Many years ago John Grant nodded off on my sofa AND he bought me devilled eggs in a restaurant in Iceland. True story.
Look at him now!
And look at him you must, such was the stage presence and sublime voice of the man singing the songs of Patsy Cline this evening as part of Manchester International Festival (MIF).
If you’ve ever seen John Grant live (and if not, why not?), you’ll know already how utterly spectacular his voice is. It’s simply stunning. Combine this with his witty repartee and personable nature and he’s justifiably placed at the top of any list of great live performers, past or present.
But even by the standards of previous John Grant gigs, tonight’s concert was something truly special. For one thing, the gig epitomised what makes MIF so wonderful, bringing different artists together to try something new and create magical experiences. And what a collaboration this was, Grant matched beautifully with The Richard Hawley Band. Humbly taking the back seat, Hawley didn’t utter a word all night. He didn’t really need to – his playing said all that he needed to say.
And The Hall inside Aviva Studios was showing off its flat floor configuration. Believe me, this is going to be a great space for gigs. The sound is crystal clear and the hall feels much more intimate than a space that size probably should. It works.
Finally, though, it’s the bringing together of not two but three great artists that makes this evening an unforgettable one. Patsy Cline’s songs are plentiful and tremendous, and Grant’s choices allow the lucky audience to sway with the familiar ones and marvel at those lesser known. It makes this a night of greatest hits as well as a skip through some of Grant’s personal, more obscure favourites.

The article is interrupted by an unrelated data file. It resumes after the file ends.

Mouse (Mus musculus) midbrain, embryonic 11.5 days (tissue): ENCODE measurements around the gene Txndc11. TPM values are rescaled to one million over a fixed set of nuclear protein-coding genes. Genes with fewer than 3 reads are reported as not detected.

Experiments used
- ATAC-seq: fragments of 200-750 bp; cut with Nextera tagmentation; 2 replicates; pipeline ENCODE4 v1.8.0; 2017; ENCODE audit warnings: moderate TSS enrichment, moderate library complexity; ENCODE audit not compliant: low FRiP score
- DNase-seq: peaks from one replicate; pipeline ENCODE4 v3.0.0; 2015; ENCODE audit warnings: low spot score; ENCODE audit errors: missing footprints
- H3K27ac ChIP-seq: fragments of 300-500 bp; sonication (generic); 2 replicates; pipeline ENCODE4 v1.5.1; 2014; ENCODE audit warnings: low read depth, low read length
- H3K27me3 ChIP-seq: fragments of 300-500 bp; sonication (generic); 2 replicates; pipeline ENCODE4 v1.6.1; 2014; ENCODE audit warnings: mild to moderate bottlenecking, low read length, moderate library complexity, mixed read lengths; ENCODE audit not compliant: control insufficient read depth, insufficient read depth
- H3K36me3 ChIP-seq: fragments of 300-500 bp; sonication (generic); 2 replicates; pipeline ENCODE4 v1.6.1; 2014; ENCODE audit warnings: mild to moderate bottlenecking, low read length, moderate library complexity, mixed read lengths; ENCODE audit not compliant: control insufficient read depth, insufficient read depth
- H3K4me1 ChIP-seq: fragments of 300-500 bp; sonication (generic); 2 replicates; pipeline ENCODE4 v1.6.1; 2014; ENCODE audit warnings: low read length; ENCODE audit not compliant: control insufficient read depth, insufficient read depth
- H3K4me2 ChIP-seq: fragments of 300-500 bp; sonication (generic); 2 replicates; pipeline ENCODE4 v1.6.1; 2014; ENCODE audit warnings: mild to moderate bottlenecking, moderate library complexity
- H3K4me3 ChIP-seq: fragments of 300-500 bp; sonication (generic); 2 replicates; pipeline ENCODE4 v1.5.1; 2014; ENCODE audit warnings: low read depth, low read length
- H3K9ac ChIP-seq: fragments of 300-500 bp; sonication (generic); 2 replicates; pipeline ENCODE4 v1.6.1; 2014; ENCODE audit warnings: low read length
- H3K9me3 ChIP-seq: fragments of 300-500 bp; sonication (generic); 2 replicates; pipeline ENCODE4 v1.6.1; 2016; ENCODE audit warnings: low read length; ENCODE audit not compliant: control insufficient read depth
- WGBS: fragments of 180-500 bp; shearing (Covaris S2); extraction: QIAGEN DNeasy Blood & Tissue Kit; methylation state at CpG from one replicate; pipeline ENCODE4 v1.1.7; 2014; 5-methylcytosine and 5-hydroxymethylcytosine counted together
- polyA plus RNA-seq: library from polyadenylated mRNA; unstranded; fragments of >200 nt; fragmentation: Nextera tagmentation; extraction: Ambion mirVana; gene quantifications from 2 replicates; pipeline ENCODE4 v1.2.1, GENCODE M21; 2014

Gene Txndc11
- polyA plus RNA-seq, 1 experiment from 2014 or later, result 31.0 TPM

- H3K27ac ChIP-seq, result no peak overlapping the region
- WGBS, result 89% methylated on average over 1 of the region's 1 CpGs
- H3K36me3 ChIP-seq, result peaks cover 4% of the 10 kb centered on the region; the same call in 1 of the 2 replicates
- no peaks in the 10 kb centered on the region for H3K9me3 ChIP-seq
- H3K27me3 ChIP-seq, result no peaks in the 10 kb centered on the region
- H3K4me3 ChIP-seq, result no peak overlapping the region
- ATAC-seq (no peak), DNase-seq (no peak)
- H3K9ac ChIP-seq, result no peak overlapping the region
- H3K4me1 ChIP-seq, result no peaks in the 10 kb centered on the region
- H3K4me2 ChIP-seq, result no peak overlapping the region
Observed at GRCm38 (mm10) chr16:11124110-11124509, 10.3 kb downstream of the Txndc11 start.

Throughout, he entertains the audience, telling us where his love for Cline came from – family anecdotes, favourite films, banter. He’s a real charmer. He’s also the only performer I’ve seen so far at MIF to thank the person doing the BSL interpretation by name. Tony, you were great.
Grant’s own story and appearance – a reformed addict who is also a big gay bear of a man – adds a resonance to some of Cline’s songs that certainly gives refreshed meaning.
But in the end it’s that voice. There was something about that voice with that band and those songs that created something tangibly beautiful tonight, something fleeting, rare and exquisite. Sometimes, the bass of Grant’s voice was heavy enough to plant you firmly on the spot and hold you there transfixed while, at other times, his delicate higher range swelled your heart and made you shed a tear. Sweet Dreams was a case in point, perhaps the most stunning performance in a night of sublime moments.
Main image: John Grant and Richard Hawley by Dan Sullivan